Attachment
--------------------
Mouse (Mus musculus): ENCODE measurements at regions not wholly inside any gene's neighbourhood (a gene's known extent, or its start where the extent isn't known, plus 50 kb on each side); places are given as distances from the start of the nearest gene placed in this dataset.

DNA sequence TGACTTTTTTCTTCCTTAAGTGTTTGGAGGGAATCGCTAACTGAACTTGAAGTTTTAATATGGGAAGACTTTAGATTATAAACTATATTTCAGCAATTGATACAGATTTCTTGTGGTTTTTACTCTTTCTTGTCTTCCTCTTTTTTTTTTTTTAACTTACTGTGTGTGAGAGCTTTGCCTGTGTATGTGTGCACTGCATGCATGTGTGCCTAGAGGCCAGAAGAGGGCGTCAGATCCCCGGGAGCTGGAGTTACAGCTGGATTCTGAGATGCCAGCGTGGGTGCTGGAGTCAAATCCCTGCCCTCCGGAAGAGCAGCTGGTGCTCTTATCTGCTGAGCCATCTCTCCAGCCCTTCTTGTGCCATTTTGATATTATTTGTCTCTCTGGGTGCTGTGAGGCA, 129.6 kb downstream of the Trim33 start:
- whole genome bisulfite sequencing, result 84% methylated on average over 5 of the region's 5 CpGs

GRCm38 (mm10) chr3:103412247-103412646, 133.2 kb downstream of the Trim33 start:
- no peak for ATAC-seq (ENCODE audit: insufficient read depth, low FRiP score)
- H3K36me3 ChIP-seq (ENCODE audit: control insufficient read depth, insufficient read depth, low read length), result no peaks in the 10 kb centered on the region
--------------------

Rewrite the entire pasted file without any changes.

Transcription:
Mouse (Mus musculus): ENCODE measurements at regions not wholly inside any gene's neighbourhood (a gene's known extent, or its start where the extent isn't known, plus 50 kb on each side); places are given as distances from the start of the nearest gene placed in this dataset.

DNA sequence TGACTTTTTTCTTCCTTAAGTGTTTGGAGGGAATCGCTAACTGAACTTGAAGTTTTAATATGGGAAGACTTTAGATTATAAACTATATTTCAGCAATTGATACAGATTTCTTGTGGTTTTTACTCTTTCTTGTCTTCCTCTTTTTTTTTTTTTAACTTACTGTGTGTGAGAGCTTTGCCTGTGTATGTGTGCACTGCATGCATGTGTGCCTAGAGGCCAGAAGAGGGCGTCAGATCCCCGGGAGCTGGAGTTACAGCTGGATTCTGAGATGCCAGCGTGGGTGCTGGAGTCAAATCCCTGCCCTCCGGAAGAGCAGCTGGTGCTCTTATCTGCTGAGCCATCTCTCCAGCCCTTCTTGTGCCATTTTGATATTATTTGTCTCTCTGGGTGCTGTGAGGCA, 129.6 kb downstream of the Trim33 start:
- whole genome bisulfite sequencing, result 84% methylated on average over 5 of the region's 5 CpGs

GRCm38 (mm10) chr3:103412247-103412646, 133.2 kb downstream of the Trim33 start:
- no peak for ATAC-seq (ENCODE audit: insufficient read depth, low FRiP score)
- H3K36me3 ChIP-seq (ENCODE audit: control insufficient read depth, insufficient read depth, low read length), result no peaks in the 10 kb centered on the region